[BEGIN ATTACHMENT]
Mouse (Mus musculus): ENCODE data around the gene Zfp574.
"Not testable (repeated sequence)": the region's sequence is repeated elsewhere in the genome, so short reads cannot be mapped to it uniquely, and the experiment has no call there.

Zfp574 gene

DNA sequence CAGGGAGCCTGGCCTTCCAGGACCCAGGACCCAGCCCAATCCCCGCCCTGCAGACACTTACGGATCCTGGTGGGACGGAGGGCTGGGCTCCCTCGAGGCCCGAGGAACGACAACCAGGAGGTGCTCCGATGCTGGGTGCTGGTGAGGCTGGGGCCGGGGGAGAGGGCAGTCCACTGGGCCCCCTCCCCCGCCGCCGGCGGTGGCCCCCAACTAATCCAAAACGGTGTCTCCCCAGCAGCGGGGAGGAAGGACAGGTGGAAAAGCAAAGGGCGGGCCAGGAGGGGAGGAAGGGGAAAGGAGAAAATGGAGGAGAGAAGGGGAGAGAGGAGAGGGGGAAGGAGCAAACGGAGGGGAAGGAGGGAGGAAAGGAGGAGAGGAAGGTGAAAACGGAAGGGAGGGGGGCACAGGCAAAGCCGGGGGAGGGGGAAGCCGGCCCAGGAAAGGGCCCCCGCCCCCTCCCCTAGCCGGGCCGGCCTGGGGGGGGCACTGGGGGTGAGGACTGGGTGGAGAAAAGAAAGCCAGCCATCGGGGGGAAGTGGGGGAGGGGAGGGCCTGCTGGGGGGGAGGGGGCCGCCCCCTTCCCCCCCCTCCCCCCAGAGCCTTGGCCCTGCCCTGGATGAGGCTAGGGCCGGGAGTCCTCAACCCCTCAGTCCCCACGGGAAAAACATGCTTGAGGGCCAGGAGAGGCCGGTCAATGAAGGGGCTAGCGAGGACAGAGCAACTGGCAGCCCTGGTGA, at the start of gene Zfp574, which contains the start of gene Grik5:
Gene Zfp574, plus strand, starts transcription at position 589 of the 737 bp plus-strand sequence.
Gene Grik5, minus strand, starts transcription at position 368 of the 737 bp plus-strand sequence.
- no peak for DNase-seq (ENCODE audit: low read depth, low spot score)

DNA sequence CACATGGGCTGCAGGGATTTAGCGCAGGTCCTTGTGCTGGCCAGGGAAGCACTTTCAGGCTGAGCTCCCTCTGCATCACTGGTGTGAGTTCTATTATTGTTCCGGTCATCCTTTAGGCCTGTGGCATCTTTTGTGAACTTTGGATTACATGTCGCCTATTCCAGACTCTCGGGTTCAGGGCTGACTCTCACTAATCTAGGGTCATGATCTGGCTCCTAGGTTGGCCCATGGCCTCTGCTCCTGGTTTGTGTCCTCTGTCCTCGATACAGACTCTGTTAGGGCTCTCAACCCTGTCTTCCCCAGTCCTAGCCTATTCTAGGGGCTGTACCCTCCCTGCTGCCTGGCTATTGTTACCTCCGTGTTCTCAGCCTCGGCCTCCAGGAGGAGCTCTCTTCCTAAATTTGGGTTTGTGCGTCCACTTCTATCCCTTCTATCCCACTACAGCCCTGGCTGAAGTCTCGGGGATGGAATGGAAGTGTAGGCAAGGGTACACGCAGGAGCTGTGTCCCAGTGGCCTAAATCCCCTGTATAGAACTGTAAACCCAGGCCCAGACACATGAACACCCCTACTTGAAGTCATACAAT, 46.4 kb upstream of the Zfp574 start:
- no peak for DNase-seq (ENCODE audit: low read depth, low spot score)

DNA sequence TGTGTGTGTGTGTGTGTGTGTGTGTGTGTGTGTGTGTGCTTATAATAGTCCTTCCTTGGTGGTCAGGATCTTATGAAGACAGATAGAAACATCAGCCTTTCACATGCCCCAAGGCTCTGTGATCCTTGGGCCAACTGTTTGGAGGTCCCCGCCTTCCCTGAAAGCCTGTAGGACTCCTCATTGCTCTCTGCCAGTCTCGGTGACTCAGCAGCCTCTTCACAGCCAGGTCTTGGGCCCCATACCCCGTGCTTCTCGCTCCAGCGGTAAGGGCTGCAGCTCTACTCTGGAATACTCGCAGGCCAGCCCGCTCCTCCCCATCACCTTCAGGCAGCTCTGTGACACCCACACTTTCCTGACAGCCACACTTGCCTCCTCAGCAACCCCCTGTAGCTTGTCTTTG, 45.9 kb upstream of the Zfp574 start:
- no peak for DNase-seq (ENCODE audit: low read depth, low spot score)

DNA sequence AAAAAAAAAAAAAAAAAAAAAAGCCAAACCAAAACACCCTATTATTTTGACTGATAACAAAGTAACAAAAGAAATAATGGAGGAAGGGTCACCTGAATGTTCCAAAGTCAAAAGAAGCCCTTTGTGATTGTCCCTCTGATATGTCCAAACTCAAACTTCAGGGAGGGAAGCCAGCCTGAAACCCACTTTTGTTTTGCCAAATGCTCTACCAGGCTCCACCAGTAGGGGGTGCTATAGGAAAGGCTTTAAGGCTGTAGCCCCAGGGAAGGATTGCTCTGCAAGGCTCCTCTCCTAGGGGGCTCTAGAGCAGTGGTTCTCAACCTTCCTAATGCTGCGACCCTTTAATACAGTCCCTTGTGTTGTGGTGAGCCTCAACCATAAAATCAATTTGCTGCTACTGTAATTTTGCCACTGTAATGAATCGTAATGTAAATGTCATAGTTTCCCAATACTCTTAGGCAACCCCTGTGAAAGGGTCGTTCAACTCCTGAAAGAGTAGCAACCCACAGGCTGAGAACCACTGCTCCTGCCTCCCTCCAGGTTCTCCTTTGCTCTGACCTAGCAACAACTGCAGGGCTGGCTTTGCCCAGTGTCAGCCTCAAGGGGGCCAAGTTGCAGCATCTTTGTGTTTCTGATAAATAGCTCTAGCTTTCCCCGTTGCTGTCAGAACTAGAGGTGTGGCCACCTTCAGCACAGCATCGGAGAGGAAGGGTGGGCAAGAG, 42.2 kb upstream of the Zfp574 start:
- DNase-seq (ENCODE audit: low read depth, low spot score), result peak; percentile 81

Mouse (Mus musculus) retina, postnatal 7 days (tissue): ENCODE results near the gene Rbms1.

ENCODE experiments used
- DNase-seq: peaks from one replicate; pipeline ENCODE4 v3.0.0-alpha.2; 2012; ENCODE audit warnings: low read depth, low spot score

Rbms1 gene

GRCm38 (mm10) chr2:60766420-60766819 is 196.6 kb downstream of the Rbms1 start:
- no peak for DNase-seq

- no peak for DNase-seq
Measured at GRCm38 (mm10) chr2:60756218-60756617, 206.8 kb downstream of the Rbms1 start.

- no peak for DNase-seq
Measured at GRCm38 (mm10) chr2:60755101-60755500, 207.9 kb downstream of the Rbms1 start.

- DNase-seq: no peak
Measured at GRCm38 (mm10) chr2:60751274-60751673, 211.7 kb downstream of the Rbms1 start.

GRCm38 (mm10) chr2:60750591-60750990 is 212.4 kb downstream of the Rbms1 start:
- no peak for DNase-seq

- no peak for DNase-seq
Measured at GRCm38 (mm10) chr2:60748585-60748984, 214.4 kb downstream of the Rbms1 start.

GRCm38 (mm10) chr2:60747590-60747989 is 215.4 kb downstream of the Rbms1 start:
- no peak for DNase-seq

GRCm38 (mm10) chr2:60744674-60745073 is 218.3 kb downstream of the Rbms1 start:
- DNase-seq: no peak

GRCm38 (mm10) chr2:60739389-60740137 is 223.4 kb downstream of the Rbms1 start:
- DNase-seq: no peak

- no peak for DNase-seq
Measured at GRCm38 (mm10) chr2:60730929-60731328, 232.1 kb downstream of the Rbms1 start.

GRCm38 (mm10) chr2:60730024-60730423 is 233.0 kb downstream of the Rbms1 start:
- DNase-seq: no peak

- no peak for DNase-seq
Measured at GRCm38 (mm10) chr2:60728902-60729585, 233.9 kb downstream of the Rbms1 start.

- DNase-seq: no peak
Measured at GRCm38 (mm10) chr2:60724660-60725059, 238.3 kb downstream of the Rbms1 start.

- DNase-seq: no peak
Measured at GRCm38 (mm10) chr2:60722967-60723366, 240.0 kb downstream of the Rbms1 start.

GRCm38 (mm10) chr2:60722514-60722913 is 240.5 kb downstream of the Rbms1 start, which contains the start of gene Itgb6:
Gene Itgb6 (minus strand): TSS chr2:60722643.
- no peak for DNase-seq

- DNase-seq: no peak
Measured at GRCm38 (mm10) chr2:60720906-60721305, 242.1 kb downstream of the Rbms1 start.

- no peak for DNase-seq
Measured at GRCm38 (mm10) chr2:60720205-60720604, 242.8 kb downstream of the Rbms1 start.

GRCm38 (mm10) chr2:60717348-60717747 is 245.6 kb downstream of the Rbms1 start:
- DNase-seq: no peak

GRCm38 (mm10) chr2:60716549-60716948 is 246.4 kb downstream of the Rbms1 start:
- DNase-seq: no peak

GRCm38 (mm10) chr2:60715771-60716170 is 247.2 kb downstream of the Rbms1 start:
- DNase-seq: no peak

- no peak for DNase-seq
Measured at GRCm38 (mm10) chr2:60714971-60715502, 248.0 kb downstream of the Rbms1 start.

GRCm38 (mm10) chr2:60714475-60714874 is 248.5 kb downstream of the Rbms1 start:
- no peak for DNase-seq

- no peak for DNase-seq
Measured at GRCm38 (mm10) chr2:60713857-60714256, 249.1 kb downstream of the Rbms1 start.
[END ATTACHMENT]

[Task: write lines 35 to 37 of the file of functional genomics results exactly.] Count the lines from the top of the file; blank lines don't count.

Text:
- DNase-seq: no peak

- no peak for DNase-seq
Measured at GRCm38 (mm10) chr2:60730929-60731328, 232.1 kb downstream of the Rbms1 start.